Friday Buzz, April 10, 2015


Ooooh, this looks like fun. Kifi helps you build a search engine based on links you’ve tweeted, and also makes content recommendations. “Called ‘Kifi for Twitter,’ the company describes the new feature as something of a deep search engine for Twitter because it’s not only indexing the tweet itself, but also the actual content contained in those links you’ve shared, allowing you to more easily retrieve this information in the future.” Can you imagine being able to use something like this to tweet links with topic hashtags and automatically build a searchable subject index of links? Good heavens, I think I have the nerd-vapors…

Hulu has launched its own GIF search engine. Well, sort of: ” The new site, dubbed ‘The Perfect GIF,’ isn’t just a standard Tumblr blog, however, but more of customized Tumblr experience where you can search for and discover TV-related GIFs by tag, show, reaction or action involved. The idea behind the new project, it seems, is to help seed social media with high-quality GIFs based on Hulu’s own licensed and original content, then capitalize on those GIFs’ spread to market the Hulu brand to Tumblr’s younger demographic.”

In development: a database of incidents of fire attack hose burn-through. “As part of a larger research effort focused on the design and development of a next-generation fire attack hose, a team of faculty members and students at Worcester Polytechnic Institute (WPI) has launched a fire department survey and associated online database to gather and document information on actual hose burn-through incidents nationwide. The creation of this database is a key element of the first phase of a long-term project that aims to understand the flammability and limits of current fire attack hoses; define the scope and impact of burn-throughs; and, ultimately, use that data to create a more fire-resistant attack hose. The survey was rolled out in March. In less than three weeks, more than 150 fire departments have reported burn-through incidents and have detailed issues experienced as a result of those hose failures. Although it seems counterintuitive: attack hoses, the key firefighting tool used by firefighters across the country, are not designed to resist the very element they are combatting. In reality, existing hoses—usually made from woven cotton and rubber—can burn through while in use.”


On the one hand, this is good information to have. On the other hand, you have to give a site permission to scan your e-mail which makes me – ergh. Dashlane has created a tool that scans your e-mail for passwords stored in plain text. You do not have to be a Dashlane user to use the tool, and it’s free.

Do you know how many blogs the Library of Congress has? Over a dozen.


The Skype Translator now speaks Italian and Mandarin. Wow!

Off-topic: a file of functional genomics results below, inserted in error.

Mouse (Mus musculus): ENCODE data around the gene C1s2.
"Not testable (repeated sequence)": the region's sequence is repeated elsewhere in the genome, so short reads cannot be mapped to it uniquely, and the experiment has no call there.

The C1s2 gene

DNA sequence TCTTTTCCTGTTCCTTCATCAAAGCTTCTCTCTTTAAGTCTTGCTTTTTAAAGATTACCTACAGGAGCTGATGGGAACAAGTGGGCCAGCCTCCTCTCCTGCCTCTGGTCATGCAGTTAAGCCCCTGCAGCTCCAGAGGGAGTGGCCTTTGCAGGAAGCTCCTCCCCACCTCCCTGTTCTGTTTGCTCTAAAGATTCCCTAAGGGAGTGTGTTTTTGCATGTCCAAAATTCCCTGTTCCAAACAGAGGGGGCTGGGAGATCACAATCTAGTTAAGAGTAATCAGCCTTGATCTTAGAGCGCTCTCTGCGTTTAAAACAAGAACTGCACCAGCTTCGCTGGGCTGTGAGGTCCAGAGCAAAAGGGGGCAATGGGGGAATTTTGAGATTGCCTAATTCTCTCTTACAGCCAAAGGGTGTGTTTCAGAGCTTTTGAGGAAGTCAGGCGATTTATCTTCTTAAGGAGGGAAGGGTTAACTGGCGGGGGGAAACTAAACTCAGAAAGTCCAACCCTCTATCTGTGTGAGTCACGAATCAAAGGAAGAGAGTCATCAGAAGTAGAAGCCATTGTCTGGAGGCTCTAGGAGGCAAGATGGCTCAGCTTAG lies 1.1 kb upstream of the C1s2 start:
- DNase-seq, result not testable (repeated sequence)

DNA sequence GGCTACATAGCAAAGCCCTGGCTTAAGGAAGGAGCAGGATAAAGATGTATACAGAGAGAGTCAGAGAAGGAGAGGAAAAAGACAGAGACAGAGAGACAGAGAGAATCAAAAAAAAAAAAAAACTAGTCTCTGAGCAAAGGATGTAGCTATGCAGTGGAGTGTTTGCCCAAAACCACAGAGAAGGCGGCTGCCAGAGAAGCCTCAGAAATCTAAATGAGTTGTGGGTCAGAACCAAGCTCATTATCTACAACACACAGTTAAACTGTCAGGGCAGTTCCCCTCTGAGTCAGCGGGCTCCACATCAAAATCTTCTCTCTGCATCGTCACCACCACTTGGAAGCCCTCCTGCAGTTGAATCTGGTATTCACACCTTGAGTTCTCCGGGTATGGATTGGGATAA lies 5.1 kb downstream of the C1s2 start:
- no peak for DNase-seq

Interesting: Google bolding answers in search results? They really don’t want you to leave the results page, do they.


NIST (The National Institute of Standards and Technology) has released its public access plan. PubMed again. “All NIST-funded researchers will be required to deposit their final peer-reviewed manuscripts into [PubMed Central] upon acceptance in a peer-reviewed journal and make them available to the public with no longer than a 12-month embargo period [emphasis theirs]. NIST will also accept final published articles where allowed and will follow the NIH’s current format requirements. As with the other agencies, NIST will provide stakeholders with a mechanism for petitioning the agency to ‘shorten or extend the allowable embargo period.’ NIST envisions that this process would take place through a public petition process run through the Federal Register.”

Google is offering more field trips – this time to science museums.

Facebook is being used to serve divorce papers.

Sounds like Yahoo may finally be ready to move on Tumblr. “The Information reports that CEO Marissa Mayer spoke about the major changes inside the company at an offsite meeting with executives. She also reportedly asked Tumblr CEO David Karp which Yahoo executive he’d like to report to from now on.” Ouch.

You can now move your YouTube channels.

Microsoft and Getty Images are teaming up. “In September 2014, Getty Images sued Microsoft over alleged massive copyright infringement through the Bing Image Widget. Shortly after, Microsoft pulled the Bing Image Widget offline. Today we learn via The Seattle Times that Getty Images dropped the lawsuit against Microsoft on Monday and yesterday announced a new partnership deal with Microsoft to ‘develop next-generation image rich experiences.'” Good evening, Internet…

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Categories: afternoonbuzz

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